Some of you might have tried to run my tutorial code from my previous series of blogs about securing REST services using Spring Security and writing an AngularJS-based web client for them. You checkout the web-side and server-side code from GitHub, you run everything and you access the web client by duly typing “http://127.0.0.1:8080” in your browser and you get the application running.
You then start testing the open, non-secured services and all seems to go well! Then you decide to login so you can test the secured services. You type “user/user” as the username and password, click on the “Login” button and… you get a 403 Forbidden status in your browser’s console. The login has failed: the server blocked your request to login!
If this is happening while running my tutorial code, you might also get an additional message courtesy of the web client: “The obtained CSRF token was either missing or invalid. Have you turned on your cookies?“. So you make sure that cookies are enabled. They are!
Next step: you take a closer look at the browser’s console, and you notice that the CSRF token the code is sending to login is actually null. On my tutorial, I actually even perform a check and log the token being sent: “Extracted the CSRF token from the cookie: null“!
Might it be a bug in the client code that extracts the CSRF token from the returned cookie?
So you push the investigation further and look at the exchanged network messages, especially the OPTIONS requests to obtain the CSRF token and the JSESSIONID cookies. And you can see that the OPTIONS request is indeed doing that “Set-Cookie:CSRF-TOKEN=507c002f-b7a8-43f7-be89-e0ef36881203;Path=/“.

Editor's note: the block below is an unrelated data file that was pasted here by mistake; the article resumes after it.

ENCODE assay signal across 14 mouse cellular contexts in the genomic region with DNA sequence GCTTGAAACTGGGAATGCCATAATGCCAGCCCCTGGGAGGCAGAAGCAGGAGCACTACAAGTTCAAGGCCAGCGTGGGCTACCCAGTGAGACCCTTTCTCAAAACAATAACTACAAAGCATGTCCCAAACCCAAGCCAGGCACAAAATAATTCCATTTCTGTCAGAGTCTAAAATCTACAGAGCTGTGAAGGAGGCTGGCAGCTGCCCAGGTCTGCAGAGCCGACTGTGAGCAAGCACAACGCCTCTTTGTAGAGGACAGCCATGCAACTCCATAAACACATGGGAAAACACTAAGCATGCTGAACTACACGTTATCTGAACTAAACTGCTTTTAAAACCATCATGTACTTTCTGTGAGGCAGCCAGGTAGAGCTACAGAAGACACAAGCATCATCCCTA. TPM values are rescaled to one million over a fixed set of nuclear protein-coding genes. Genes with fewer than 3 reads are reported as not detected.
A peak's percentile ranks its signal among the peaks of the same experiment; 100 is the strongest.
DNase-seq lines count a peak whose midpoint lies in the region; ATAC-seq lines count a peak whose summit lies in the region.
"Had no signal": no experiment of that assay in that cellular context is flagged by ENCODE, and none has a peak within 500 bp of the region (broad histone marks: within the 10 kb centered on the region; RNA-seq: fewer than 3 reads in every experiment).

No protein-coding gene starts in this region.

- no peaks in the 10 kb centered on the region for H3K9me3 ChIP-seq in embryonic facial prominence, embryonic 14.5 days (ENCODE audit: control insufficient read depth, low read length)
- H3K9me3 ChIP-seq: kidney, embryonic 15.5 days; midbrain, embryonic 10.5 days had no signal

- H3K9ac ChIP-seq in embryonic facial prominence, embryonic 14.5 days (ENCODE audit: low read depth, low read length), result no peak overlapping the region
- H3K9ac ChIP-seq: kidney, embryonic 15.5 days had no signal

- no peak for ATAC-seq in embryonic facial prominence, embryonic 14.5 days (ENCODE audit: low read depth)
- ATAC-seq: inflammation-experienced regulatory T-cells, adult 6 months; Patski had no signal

Aha! So the cookie is actually sent to the client, but the client is not storing it to send it back at login! It’s a bug! A bug I tell ya!
Well, it’s not the code. Give me some credit, I tested that thing! 😉
However I didn’t expect some of you (including one of my colleagues) would type “127.0.0.1” in the browser. I expected you to type “localhost“!
If you go and look at the web client code, you’ll probably find that the REST queries to the server are made using “localhost” in the web client’s code, not “127.0.0.1“. That means the REST requests are being made as a different domain than the domain referenced by the browser’s URL.
In other words: although the browser is accessing the application from “127.0.0.1“, it is requesting its data (including it’s cookies!) as “localhost“.
Now, I had trouble gathering precise information on this, so what follows is my understanding of how it happens (feel free to correct me in the comments).
The web client does an AJAX request from port 8080 to the server on port 8081. By configuring CORS on the server side and ensuring that AJAX requests are made using the “withCredentials” option (configured globally with $httpProvider), we have managed to have our server exchange data between port 8080 and port 8081, and that’s including the cookies information. This is why you have a response that includes the “Set-Cookie” fields in its header. This is also where the CORS action stops.
At this point, the browser sees the “Set-Cookie” fields in the server’s response and understand that it has to store those cookies for the same domain that made the REST query, namely “localhost:8080“.
But the URL in the browser says “127.0.0.1” and therefore the cookies, which were meant for “localhost“, are prevented from being stored for “127.0.0.1“.
This makes sense from a security perspective: imagine the damage one could do if a cookie emitted for B’s domain could “invade” A’s domain…
So to wrap this one up: just don’t mix localhost and 127.0.0.1 when developing in your local environment 😉